Tuesday, August 21, 2012


         Spencer, my 14-year-old son, and I arrived home one late afternoon to an urgent message from a neighbor who said Paso, her beloved horse, was missing. Spencer and I pulled on our cowboy boots, barn coats and gloves. Then, we walked to our neighbor’s pasture, with a couple lead ropes, positive we’d find Paso grazing on this lower portion of our neighbor’s ranch.
When we didn’t locate Paso, we jumped into the truck and headed to our neighbor’s home with the lead ropes. I pulled into her driveway and abruptly stopped when I saw my neighbor and barn helper standing frozen as statues. Spencer and I jumped out of the truck only to have our neighbor say, “Thank you so much for driving up here, however, I found Paso dead in the creek. I don’t know how he died. He somehow must have broken his neck.”
After talking with her a few minutes, Spencer and I made a slow drive back to our ranch. There, all the lights were brightly shining in our beautiful home and the wood for a fire waited. We knew our neighbor was in for one heck of a long, dark, cold night.
Sad, I posted this story for my animal-loving Facebook friends around the world. As always, they responded with their kind and thoughtful remarks:

Tati Santiago I am so sorry what happened to the horse, a hug from a distance my dear friend.
Tati Santiago Have a beautiful Thanksgiving Day in spite of what happened.
Ignacio Mogni Do you know the cause of death?
Lisa Woodcock I'm so sorry about your friend's horse :-(
James Sanchez ‎:-(
Kathryn Anderson What an incredible Mama you are to Spencer, opening his heart, testing his courage, faith, and willingness to risk and ASSIST someone ELSE. Those memories, experiences, and courage are life lessons that are the gifts from God, Deb. You are helping him "BE", the boy/man he is to be! Thank you for sending an incredible child into the world!!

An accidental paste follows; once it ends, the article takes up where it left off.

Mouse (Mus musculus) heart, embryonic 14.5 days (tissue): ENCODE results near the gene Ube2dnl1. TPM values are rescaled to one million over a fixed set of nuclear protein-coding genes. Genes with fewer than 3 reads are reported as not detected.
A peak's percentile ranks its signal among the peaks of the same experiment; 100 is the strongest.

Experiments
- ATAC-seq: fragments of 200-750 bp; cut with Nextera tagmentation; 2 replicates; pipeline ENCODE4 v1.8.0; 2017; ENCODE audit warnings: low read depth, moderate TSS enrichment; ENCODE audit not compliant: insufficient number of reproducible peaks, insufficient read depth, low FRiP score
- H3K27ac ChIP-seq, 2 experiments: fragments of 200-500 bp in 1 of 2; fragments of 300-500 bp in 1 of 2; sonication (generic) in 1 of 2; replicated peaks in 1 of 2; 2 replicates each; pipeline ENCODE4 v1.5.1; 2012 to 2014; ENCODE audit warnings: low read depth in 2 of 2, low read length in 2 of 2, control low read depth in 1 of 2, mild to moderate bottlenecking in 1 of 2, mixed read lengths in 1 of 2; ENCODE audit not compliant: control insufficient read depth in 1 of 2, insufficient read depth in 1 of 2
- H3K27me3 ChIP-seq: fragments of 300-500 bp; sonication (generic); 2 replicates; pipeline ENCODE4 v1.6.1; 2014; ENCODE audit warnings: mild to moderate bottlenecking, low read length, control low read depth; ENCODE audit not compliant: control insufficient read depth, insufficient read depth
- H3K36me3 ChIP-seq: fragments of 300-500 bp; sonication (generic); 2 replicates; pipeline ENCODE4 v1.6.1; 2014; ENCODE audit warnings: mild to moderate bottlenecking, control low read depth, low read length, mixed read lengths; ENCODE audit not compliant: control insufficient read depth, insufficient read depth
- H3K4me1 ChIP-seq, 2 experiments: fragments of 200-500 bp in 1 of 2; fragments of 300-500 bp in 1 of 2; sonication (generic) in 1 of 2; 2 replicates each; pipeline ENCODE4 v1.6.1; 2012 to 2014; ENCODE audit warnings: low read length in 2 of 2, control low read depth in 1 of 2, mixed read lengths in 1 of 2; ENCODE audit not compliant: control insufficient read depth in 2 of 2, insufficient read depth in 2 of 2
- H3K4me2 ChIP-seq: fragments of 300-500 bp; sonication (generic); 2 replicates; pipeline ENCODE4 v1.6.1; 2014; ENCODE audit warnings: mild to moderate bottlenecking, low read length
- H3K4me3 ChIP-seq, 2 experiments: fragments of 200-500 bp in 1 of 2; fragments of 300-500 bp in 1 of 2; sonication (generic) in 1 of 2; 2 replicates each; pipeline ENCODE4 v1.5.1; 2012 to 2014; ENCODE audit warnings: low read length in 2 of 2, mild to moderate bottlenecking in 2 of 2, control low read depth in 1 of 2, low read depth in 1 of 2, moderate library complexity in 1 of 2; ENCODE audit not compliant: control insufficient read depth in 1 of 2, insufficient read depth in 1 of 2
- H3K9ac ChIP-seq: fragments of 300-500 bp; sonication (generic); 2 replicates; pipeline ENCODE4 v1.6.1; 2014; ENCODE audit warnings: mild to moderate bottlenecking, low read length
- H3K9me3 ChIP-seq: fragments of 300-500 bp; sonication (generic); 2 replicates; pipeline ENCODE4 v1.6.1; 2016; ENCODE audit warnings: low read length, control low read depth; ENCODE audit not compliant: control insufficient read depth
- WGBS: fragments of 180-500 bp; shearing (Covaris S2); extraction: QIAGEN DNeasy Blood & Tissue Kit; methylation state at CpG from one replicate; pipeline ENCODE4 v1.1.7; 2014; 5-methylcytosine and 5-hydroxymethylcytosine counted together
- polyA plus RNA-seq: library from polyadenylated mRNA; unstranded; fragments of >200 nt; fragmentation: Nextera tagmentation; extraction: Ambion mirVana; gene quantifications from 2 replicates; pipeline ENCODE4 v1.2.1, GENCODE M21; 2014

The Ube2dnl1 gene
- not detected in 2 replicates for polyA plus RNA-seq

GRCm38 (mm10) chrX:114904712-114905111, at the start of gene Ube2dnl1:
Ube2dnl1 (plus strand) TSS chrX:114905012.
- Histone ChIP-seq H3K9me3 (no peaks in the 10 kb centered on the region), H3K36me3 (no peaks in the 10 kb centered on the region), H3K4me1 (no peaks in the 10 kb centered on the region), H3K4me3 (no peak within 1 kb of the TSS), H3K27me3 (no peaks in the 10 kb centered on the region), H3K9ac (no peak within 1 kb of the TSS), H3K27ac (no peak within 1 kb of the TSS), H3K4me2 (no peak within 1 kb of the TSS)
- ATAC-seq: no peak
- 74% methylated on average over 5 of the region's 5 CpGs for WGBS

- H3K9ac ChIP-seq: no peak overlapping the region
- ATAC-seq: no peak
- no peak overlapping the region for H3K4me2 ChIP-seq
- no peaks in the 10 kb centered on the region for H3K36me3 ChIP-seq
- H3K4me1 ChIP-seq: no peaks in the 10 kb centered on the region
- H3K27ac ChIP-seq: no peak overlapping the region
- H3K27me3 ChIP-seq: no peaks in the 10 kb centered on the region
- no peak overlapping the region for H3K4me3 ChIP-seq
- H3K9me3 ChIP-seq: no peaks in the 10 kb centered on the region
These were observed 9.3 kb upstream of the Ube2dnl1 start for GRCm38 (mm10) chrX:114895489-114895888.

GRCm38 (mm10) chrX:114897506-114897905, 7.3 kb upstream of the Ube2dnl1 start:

Deborah Patterson-Gilson Hi Guys - Spencer and I will take our 4-wheeler up to the neighbor's ranch tomorrow to haul Paso out of the creek. I'll know more then what happened to him. I didn't want to ask my neighbor any questions about Paso's death. She was shell-shocked when we saw her late this afternoon. Thank you so much for your kind and thoughtful comments.
James Sanchez Kathryn said it all. "You're an incredible Mama."
Janelle Timmons Wow. I feel so sad about her horse....I am so attached to all my pets what a shock. Good thing she has you for a neighbor to assist her in such a trying time. And indeed, look at these wonderful life lessons of love and compassion u are passing on to your son. I mean I feel such pride when my 10 year old opens the door for someone. Spencer has got to be such a sensitive, compassionate young man. You share life with him...so awesome...Thanks for sharing this experience; some life experiences can be painful but shape us as we all grow older. Good luck tomorrow!


          Mad magazine was a constant source of amusement and howling entertainment for Ross, my eight-year-old brother, and me back in the late ‘60s and early ‘70s. As a nine year old, I believed Alfred E. Neuman, the fictional cover boy of Mad magazine, should have been President of the United States. Ross and I saved our allowance for Mad magazine and purchased the bimonthly release. After reading the wild antics of Alfred E. Neuman, I’d scan the back of the magazine gazing longingly at the items for sale.
There, before my big, blue eyes was the latest and greatest craze Alfred begged me to buy. For only $2.72, I could order my very own baby alligator and have it shipped from Florida! We had plenty of room on our 165-acre ranch for my new pet to grow up and roam. My summer was beginning to look promising.